Roman: Yeah, I think that with the field changing as rapidly as it is, it can be very difficult to keep up with the data. So, I think there's certainly a role for all of us in clinical pharmacy and just pharmacy in general to be advocates for our patients and in helping to educate the health care team. I think, in particular, it may be difficult in regular practice to be that primary educator for everyone. But I think really being aware of where the resources lie, and helping to direct colleagues to places where they can go for those resources is great. Also just, I think in a pharmacy role, really focusing in on some of the key aspects of therapy selection and then also the adverse effects, and just being a part of the care team and sharing that information is important.

Pharmacy Times: What are some education points you would recommend pharmacists focus on when educating providers and other colleagues on care teams about current advancements in early-stage breast cancer treatments?

Roman: I think the kind of the key education points will probably be along the lines of identifying the appropriate patients for each therapies. I think one of the complex things is that it is not a one size fits all. So with a lot of these newer targeted therapies, there's very specific criteria that should be used in selecting patients, and it's based on the way that the clinical trials were done—and they differ between all of these trials. So there's a lot to keep track of. So I think really identifying or helping to identify all that criteria with therapy selection.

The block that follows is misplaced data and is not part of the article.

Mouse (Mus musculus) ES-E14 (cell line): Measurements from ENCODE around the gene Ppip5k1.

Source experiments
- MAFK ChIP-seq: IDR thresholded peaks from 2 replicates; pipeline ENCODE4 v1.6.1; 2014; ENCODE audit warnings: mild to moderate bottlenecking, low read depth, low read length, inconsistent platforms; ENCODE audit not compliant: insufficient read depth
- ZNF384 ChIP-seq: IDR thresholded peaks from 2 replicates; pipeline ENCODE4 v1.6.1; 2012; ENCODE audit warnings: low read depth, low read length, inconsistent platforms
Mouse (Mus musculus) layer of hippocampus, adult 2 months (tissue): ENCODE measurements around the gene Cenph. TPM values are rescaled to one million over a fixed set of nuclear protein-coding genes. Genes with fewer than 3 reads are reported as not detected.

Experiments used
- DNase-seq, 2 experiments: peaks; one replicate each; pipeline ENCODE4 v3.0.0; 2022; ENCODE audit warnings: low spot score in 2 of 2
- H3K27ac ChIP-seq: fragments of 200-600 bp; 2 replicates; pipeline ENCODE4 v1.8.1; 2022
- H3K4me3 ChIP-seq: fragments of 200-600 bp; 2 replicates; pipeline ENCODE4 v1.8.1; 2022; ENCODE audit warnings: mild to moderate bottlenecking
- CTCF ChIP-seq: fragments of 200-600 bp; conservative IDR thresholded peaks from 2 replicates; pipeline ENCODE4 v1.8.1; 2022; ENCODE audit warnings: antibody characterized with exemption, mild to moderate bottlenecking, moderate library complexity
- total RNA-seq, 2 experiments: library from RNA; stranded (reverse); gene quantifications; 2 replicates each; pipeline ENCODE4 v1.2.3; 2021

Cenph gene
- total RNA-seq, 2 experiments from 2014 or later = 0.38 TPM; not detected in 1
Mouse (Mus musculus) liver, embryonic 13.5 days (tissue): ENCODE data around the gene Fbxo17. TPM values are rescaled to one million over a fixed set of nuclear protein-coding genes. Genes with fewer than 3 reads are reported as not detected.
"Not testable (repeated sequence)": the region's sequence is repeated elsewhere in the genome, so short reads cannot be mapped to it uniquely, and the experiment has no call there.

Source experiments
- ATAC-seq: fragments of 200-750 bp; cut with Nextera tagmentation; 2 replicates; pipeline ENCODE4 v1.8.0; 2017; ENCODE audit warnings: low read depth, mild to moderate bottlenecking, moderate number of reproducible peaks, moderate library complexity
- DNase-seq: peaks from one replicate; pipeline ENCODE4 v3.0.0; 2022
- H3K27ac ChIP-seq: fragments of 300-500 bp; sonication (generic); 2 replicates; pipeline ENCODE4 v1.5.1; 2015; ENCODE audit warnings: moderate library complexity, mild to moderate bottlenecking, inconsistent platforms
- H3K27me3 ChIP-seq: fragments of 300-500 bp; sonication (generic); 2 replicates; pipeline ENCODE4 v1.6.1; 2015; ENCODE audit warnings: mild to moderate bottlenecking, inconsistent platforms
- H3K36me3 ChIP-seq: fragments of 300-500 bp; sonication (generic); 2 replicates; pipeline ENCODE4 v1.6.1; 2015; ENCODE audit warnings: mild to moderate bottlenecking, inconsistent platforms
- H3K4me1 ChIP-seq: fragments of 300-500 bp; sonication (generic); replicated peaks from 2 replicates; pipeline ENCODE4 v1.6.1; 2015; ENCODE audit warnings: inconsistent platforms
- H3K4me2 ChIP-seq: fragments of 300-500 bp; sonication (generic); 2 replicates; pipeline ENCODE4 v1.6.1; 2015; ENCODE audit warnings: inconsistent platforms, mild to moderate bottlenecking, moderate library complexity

Then as I mentioned, adverse effects and being able to appropriately monitor these therapies is a huge part of this, because we want our patients to be successful on therapy. So helping to be a part of identifying when adverse effects may necessitate holding, dose reducing a drug, or important supportive care strategies that can be used to help to improve the patient experience.

Pharmacy Times: What are some key areas where pharmacists should focus their counseling for patients with early-stage breast cancer?

Roman: I think in terms of patient counseling, in addition to just kind of what it is, what to expect from it, I think the pharmacists also play a huge role in just the logistics of it. Some of these therapies we're talking about adding to other therapies, so the treatment can be very complicated for patients. They may have drugs that have different schedules at different frequencies that they need to take, with different instructions on taking it with food or without food, and sequencing of all of this. So I think pharmacists can be really important for helping patients to navigate the overall treatment plan and what they need to do and when they need to do it and being a resource to them for questions, as well as drug-drug interactions, that becomes a very important thing, especially with some of the oral therapies. And then side effects, so being a resource to patients that they can reach out to when they have particular side effects, and then helping them to navigate what's going on and being an intermediary between the patient and the care team to develop the best plan.